So if you want to open the conversation with your partner about sex without an orgasm, you can first try and talk about what you generally want from sex and your views on it. You can share past bad experiences as a narrative from which you can learn. 

Pick a time where you’ll be rested enough for a more serious talk and a place where you feel comfortable. You don’t have to spill all the beans at once. 

Giver your partner space to express her needs and desires 

If you opt for a less serious, more casual discussion, then you can also do it in the bedroom before or after sex. You can ask your partner something like: “Do you like me to do something different?”, “Do you like me to do ___?”, “Is there something you don’t like me to do in the bedroom? You know you can tell me this stuff”, “I want to know what you want to do in the bedroom, what are your wishes, your desires.”

It’s also important to leave space for your partner to communicate her needs to you. Even if she’s reluctant at first, don’t push and try to leave the conversation for another time. 

Of course, showing her that you’re willing to know more about her desires and your joint sex life is a great sign that you put a lot of thought and care into it, and it definitely beats guesswork by a long shot. 

What if one of you orgasms and the other doesn’t? 

Well, if one of you gets to orgasm, it doesn’t mean sex is over for the other, but it also doesn’t mean you need to bother them until they manage to come.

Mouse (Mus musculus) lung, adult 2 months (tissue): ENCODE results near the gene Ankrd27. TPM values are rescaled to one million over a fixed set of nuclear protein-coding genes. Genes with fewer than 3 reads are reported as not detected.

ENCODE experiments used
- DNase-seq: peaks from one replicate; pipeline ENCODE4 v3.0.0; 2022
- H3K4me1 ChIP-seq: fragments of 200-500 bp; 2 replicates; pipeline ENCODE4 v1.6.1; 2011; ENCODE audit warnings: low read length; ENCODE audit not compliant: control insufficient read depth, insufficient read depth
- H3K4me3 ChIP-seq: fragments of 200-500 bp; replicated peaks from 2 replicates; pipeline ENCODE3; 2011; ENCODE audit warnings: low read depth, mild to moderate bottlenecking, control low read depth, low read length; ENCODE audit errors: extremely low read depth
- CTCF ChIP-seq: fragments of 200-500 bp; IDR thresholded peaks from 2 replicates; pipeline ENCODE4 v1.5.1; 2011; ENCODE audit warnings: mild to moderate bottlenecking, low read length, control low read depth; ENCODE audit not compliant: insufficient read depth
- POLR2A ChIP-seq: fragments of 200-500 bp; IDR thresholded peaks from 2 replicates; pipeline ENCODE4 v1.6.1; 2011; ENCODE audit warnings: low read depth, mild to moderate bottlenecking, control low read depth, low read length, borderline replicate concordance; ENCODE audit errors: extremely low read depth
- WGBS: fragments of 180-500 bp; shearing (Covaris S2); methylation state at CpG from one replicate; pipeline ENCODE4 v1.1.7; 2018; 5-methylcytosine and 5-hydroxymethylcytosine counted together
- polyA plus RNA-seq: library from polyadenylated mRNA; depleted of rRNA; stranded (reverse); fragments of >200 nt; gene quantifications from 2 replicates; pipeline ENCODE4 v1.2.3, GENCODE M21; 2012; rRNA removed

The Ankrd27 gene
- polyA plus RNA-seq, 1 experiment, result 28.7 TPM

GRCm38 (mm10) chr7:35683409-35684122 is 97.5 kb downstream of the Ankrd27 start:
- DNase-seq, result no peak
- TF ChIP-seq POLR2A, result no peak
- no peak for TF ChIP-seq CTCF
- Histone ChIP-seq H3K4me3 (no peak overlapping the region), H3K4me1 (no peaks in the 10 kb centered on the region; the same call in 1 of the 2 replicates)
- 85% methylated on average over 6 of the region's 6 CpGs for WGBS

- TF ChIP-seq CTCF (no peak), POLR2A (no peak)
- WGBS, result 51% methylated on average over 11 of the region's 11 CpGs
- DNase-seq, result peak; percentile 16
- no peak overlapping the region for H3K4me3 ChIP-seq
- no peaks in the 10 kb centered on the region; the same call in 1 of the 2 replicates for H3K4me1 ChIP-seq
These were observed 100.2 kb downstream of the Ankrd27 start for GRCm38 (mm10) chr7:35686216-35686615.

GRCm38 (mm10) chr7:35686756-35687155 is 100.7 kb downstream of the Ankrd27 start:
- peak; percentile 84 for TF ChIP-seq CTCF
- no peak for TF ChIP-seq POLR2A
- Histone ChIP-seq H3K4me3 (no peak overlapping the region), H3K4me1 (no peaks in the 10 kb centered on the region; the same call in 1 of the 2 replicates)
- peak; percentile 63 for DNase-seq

So I suggest you ask, always ask. Ask your partner whether she wants you to keep going or whether you should stop. You certainly don’t want to bring your partner to fake an orgasm just to please you. 

The focus should be on the great time you’re having together, and not the orgasm. 

Explore Yourselves 

Everyone should do this. Getting to know our bodies through masturbation and self-stimulation is a big step forward towards knowing what we want from sex. What’s more, it helps us communicate it better to our partners, since we’re more aware of what we really want to be done to us and what we’d just pass. 

So don’t be afraid to touch yourselves and please yourselves in different ways. Use whatever you want – toys, the shower, porn… 

You can even do it together, which can both be very sexy and a great opportunity to show each other what you like during sex. 

How Long Should Sex Without an Orgasm Last? 

There isn’t one, straightforward answer to this question, nor there should be any. I’d say – as long as you both feel like it, as long as it feels exciting, pleasurable, enjoyable, and fun. That’s all there is to it. 

Just make sure to ask each other whether you should continue or you feel like it’s enough. After that do what you’d regularly do after a steamy night of hot sex – cuddle! 

Yeah, the so-called aftercare after sex is super important for maintaining intimacy in the relationship and bond some more with your partner. Caress each other, touch each other, kiss, hug, fall asleep by each other’s side.